Weston, a Tucson, Arizona native, manages the farmers and handles the complex logistics of a disaggregated urban farm, a difficult and often thankless job. He likes pets, flowers, and overcast days. He reads graphic novels and listens to KCRW. He is 6 feet, 2 inches tall but has yet to develop his skills as a basketball player.
Farmscape is seeking a part-time urban farmer for coastal Los Angeles south of the 10 freeway. We anticipate the position will grow to full-time work within a year.
Farmscape is an urban farming company in Los Angeles. We set up and tend intensive organic vegetable gardens, providing residents, restaurants and schools with the materials and ongoing support necessary for their garden to flourish. We are turning the city back into a farm one yard at a time.
As the heat wave showed its first signs of breaking this week, all around Los Angeles you can finally feel Fall starting to creep in. And with that transition we start to say goodbye to our favorite Summer crops and begin to prepare for the new season.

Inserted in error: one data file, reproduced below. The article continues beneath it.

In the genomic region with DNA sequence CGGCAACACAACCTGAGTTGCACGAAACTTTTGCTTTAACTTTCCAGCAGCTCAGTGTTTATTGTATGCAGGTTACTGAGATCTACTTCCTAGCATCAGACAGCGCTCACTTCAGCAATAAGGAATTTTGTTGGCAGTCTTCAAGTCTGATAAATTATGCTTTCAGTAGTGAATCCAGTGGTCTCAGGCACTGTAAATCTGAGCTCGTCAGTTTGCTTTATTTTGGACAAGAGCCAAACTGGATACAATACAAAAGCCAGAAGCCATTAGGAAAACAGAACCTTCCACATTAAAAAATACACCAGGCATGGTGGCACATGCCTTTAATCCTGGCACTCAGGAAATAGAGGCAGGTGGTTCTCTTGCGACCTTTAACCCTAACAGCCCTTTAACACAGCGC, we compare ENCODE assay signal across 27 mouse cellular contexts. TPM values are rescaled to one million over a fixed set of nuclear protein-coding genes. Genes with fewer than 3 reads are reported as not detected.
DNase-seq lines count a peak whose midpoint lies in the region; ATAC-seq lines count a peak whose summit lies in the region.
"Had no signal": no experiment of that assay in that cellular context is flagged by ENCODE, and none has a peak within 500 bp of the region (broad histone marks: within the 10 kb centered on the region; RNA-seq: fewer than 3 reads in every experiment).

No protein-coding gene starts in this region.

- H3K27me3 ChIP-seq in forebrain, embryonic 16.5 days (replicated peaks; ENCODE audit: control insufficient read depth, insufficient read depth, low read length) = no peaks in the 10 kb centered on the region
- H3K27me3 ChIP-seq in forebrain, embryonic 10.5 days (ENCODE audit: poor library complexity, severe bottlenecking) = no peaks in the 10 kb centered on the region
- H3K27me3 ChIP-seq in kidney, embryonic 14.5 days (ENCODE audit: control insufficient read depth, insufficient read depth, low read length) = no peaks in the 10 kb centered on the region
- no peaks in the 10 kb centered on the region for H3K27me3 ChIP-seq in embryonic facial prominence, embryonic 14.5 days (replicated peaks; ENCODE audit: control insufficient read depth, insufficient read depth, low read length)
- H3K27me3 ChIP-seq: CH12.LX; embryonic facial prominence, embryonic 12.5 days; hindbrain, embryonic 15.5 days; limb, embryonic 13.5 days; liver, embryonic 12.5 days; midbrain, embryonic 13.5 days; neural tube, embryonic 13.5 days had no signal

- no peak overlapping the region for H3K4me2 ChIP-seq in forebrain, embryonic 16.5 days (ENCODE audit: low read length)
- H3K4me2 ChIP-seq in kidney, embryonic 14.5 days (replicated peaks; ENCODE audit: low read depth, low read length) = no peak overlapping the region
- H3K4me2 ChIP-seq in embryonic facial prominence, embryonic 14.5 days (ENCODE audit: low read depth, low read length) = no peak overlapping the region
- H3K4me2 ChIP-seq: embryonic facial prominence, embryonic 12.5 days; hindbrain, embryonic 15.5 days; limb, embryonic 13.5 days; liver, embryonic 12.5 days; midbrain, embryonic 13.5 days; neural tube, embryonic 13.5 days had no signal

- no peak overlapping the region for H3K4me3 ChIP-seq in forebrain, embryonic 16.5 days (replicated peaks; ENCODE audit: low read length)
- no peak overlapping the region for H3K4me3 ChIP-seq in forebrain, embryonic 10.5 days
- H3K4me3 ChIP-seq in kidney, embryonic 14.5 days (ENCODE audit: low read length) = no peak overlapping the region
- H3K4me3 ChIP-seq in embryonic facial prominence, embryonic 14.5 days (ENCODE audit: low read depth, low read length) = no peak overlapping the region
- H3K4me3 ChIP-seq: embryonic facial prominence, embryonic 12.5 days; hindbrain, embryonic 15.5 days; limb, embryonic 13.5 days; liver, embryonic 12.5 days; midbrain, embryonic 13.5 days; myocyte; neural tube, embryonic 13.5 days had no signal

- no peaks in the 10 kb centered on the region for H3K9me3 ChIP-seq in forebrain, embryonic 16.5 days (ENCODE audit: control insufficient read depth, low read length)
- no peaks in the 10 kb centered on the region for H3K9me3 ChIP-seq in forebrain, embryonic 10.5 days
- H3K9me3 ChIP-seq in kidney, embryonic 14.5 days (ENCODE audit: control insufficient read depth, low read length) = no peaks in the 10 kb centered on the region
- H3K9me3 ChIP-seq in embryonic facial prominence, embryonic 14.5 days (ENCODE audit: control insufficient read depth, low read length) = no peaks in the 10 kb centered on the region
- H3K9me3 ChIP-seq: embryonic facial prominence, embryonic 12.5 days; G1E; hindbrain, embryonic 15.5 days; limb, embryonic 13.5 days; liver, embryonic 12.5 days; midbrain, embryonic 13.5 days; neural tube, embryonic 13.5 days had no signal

The Summer of 2012 was a strange one not just here but all over the nation. It led to many crops performing a little worse than they have in the past but that’s the spirit of working in harmony with nature, sometimes she makes it a little harder for you
We had an interesting problem at our nursery in Claremont a few weeks back. I'd sheet mulched the nursery with free wood chips from a local tree service and cardboard from Pomona College. It's a cost effective method for removing grass and keeping the area attractive, but it provides an ideal habit for Earwigs. Normally we don't worry about earwigs in our gardens because they leave mature plants alone and eat aphids and other pests. In the nursery, however, they were absolutely decimating the young plants, whose succulent growth they prefer. I'd leave at night with everything looking fine and the next morning there would be little more than a piece of stem poking out of the soil.
This enormous harvest in Claremont was the result of two factors--the age and size of the garden. With 4 4'x8' raised beds, this garden is on the larger end of the gardens we've installed. It's also one of the the gardens we've been maintaining for the longest period of time.
Because we put such a strong emphasis on building up the soil over time, our gardens tend to increase in productivity from season to season, rather than decline over time as the soil becomes depleted.
This 36 pound harvest is a sign that good things will come if you focus your gardening efforts on maintaining soil fertility.
Our larger tomatoes are in regular production now; I've actually had to start harvesting more often than once a week to make sure they don't rot on the vine. Because I've harvested so frequently of late, our harvest total has been skewed downward.